01 October 2008

Daily Double Standard: God and the Economy

"How can you live like that? How can we be expected to be moral without religion? Is it just every man for himself otherwise? Is it just survival of the fittest? We couldn't possibly live like that."

Sound familiar? If you're out to any of your friends and family of faith, then at some point I'm sure you've gone through this tired old debate. No: social species like humans have developed codes of behavior (read: culture) that ensure our mutual survival and prosperity through cooperation; no, religion is not a necessary precondition for the ideology that in order to survive and prosper we must work for our collective good. Yes, a society built on selfishness and individual gain would absolutely crumble, but religion is not the only reason that people will work together for a common goal - and in fact has often had the exact opposite effect.

So far nothing new here.

But what I find the most hypocritical about this misguided belief is that the people who think that people would have no reason to play nice if it weren't for the constant surveillance and intervention of a great cosmic overlord are often the very same ones who think that regulation of the economy should be avoided at all costs.

How can someone possibly think that the strategy of "every man for himself and to hell with the rest of you" will create a healthy, well-functioning economy, but a chaotic and horrific society? Especially since white-collar crime feels so much more 'victimless' to the perpetrator than, say, assault and battery. Does that mean it's somehow easier to resist the temptation to shift a decimal place than it is to pull the trigger on another human being? "I'm completely above unscrupulous banking, and I would never dream of cooking my books -- but it's sure a good thing there's a God up there threatening me with hellfire, because otherwise I couldn't help shooting orphans in the face!" I don't know about you, but I would find it much more difficult to kill a man than to cheat on my taxes.

Can anyone out there sincerely believe that human beings would casually rape, murder, and pillage each other without God, but that we unfailingly exercise the utmost self-restraint and fiscal responsibility in our business dealings even if there are no serious consequences for dishonest dealing?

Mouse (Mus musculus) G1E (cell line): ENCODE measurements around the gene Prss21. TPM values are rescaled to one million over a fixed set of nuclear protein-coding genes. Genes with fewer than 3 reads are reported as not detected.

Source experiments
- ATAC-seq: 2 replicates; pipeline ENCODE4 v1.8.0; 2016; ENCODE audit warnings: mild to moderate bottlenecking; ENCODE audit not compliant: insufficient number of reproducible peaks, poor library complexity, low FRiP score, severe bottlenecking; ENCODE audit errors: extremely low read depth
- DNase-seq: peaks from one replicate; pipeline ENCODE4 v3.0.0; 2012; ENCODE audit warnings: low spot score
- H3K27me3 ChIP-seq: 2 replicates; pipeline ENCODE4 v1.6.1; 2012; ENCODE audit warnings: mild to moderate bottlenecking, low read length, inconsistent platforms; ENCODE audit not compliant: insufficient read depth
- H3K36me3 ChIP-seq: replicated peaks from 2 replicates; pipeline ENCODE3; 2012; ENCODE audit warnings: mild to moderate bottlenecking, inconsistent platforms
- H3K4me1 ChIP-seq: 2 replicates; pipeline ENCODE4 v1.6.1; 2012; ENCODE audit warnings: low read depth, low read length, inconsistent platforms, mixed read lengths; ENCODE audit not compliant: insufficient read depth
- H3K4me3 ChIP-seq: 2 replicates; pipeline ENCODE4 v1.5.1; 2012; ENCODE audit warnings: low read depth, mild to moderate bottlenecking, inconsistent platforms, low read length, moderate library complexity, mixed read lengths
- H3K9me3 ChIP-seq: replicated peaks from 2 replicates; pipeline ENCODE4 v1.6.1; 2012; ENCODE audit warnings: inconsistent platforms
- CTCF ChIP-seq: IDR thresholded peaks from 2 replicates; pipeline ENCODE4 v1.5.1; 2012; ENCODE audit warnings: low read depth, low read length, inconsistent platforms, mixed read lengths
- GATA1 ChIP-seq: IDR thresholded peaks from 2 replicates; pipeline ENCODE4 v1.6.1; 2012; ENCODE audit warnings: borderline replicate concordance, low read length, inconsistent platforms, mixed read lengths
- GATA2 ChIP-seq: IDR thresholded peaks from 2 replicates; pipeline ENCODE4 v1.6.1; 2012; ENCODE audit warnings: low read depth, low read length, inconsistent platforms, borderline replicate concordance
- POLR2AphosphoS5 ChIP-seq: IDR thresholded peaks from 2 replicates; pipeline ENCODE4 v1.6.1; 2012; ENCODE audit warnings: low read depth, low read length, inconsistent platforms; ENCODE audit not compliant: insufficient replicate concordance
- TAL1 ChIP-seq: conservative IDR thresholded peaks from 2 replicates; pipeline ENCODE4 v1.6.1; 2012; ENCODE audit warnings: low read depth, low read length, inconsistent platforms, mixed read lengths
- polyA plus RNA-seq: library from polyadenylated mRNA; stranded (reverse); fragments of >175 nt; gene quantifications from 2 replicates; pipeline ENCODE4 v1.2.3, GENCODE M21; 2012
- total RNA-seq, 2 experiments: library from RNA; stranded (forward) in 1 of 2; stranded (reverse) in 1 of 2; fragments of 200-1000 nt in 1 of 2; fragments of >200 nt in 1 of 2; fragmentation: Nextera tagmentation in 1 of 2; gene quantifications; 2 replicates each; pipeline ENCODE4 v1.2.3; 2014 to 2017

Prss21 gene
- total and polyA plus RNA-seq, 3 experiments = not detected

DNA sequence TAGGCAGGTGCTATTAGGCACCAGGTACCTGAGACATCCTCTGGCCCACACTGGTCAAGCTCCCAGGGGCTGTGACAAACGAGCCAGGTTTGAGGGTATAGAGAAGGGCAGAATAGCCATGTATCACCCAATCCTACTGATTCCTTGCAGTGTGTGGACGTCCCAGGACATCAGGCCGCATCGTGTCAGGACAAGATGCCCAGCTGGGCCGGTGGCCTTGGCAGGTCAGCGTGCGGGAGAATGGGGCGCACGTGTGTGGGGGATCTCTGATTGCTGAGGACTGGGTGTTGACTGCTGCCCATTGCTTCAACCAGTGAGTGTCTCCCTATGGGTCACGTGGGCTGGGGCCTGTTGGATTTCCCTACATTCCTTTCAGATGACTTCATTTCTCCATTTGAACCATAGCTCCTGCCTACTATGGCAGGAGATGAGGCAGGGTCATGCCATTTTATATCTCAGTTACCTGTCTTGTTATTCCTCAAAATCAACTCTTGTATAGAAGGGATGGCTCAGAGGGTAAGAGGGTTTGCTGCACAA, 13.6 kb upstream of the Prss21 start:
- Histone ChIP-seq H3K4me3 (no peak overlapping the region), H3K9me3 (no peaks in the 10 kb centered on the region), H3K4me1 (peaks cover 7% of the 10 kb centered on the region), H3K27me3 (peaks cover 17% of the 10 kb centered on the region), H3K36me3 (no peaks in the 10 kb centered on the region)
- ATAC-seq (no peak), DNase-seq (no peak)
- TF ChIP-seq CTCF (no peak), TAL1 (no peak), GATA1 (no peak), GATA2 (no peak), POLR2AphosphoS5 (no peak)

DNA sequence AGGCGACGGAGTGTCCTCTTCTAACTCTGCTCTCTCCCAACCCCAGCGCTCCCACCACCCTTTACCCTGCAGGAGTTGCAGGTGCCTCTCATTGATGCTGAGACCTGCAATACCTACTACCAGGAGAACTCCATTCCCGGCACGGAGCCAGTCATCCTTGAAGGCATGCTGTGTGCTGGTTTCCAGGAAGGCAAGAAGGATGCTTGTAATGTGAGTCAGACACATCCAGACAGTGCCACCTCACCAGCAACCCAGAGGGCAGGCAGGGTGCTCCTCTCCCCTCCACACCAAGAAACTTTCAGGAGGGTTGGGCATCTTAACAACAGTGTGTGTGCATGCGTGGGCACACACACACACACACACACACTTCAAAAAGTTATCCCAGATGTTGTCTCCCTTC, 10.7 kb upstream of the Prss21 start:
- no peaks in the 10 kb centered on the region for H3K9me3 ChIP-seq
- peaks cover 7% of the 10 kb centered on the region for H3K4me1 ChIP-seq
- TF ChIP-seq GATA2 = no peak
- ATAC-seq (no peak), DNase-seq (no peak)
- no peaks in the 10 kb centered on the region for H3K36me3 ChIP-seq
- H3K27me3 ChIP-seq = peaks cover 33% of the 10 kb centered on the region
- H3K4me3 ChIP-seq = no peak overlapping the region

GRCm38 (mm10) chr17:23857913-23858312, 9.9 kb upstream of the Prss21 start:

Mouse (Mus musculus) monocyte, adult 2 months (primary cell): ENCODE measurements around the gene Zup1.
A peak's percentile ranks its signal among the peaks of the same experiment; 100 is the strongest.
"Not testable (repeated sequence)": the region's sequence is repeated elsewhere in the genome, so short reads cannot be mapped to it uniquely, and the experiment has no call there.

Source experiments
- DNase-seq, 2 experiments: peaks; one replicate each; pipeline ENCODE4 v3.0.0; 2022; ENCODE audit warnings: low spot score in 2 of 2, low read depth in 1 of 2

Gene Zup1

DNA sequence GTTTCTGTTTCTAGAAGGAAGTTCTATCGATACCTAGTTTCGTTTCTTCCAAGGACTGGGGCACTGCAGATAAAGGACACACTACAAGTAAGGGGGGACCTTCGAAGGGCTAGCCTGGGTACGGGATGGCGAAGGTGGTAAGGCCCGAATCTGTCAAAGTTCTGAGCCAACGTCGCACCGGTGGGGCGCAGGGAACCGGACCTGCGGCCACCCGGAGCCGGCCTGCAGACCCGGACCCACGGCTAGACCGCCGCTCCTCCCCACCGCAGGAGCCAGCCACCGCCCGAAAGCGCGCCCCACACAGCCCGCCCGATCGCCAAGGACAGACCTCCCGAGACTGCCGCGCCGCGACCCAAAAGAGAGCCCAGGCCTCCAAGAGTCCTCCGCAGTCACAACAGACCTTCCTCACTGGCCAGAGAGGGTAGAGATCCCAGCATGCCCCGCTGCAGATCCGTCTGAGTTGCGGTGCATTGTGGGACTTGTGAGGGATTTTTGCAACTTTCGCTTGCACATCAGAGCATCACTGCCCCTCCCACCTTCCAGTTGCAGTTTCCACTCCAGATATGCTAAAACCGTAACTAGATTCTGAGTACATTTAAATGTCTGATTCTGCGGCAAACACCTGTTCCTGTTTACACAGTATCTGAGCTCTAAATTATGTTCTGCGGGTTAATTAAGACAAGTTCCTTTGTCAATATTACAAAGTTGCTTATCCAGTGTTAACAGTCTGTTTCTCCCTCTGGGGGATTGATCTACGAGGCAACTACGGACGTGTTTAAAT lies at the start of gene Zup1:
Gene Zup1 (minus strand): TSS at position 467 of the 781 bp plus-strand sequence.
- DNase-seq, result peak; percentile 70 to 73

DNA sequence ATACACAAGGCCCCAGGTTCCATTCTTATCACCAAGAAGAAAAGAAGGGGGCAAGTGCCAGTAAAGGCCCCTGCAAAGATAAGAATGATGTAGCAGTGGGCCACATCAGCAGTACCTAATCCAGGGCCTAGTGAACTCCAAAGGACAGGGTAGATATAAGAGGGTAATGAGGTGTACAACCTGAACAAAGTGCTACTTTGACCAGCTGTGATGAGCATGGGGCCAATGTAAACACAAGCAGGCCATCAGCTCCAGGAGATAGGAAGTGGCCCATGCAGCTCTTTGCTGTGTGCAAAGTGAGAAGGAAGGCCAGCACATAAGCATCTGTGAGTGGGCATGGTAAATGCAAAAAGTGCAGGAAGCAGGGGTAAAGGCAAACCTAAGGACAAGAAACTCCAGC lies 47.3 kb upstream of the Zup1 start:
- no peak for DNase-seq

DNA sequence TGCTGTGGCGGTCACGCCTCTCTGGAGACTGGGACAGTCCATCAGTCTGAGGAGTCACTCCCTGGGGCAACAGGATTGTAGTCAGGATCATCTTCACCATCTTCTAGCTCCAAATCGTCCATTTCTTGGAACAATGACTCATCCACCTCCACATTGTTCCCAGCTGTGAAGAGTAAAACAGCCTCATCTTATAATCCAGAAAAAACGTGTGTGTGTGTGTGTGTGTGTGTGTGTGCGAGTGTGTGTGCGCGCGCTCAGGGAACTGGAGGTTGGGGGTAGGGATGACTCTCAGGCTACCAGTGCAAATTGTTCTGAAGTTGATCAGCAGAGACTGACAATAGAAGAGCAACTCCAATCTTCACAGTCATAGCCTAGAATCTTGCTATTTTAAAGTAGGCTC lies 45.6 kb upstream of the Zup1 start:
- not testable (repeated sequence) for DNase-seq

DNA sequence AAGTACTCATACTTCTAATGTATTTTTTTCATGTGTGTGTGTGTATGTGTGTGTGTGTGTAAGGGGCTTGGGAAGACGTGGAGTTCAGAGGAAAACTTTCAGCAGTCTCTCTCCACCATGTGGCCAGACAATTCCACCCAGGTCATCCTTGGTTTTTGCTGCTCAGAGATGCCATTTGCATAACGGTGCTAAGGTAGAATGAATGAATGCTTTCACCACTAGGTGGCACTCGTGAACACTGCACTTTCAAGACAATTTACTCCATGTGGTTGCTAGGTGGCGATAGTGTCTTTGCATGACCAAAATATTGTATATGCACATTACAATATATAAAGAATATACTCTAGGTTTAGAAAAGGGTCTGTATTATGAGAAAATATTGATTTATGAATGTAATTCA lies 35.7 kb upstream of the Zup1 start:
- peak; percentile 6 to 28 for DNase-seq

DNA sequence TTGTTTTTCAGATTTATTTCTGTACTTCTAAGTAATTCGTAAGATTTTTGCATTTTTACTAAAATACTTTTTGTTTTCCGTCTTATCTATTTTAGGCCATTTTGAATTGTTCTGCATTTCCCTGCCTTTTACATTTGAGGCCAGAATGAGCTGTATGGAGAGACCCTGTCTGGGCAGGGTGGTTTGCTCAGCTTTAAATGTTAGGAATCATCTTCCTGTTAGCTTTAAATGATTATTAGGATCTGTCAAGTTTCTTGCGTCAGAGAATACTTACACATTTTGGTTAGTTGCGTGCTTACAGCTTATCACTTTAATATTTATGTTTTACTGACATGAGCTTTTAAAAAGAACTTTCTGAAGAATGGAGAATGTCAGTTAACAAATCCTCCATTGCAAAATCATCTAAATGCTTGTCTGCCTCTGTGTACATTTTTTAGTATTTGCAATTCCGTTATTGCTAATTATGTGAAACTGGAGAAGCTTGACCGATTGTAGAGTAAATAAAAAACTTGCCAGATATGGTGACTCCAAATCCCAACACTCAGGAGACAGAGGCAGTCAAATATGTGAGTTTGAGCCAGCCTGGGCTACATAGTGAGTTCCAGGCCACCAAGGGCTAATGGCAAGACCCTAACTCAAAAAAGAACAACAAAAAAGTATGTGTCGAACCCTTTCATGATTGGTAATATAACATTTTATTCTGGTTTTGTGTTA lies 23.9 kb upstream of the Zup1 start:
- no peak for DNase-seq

Make up your minds, right-wing christo-fascist wackaloons, because you can't have it both ways. Dishonest dealing and murder aren't all that different - people suffer both ways for the uninhibited greed and selfishness of others. So what's it going to be: are we inherently good people, or aren't we? Do we need someone or something telling us to mind all our Ps and Qs by fiat, or should we take Darwin to heart, take as much for ourselves as we can get and let the chips fall where they may?

Or maybe, just maybe, we can all come together and agree on a set of principles - a 'social contract' if you will - whereby we will agree to comport ourselves, in everyday life and in business dealings alike. Compliance with these principles achieves optimal benefits, harmony, and prosperity for all, and deviance is interpreted as a breach of contract and will be punished accordingly. Doesn't that sound nice?

Oh wait. We already have that. They're called laws.

1 comment:

Sinny said...

And additionally, who has determined that evolution and morals are opposing concepts?

It is possible to reconcile these two fields, since evolution is so much more sophisticated of a theory than what the normal people would claim to understand. There are theories (yes, you might attack that they're only theories, but we're talking SCIENTIFIC theories, which also includes gravity and Newtonian concepts) that advance how the development of "morals" intertwines with the evolution of the human species.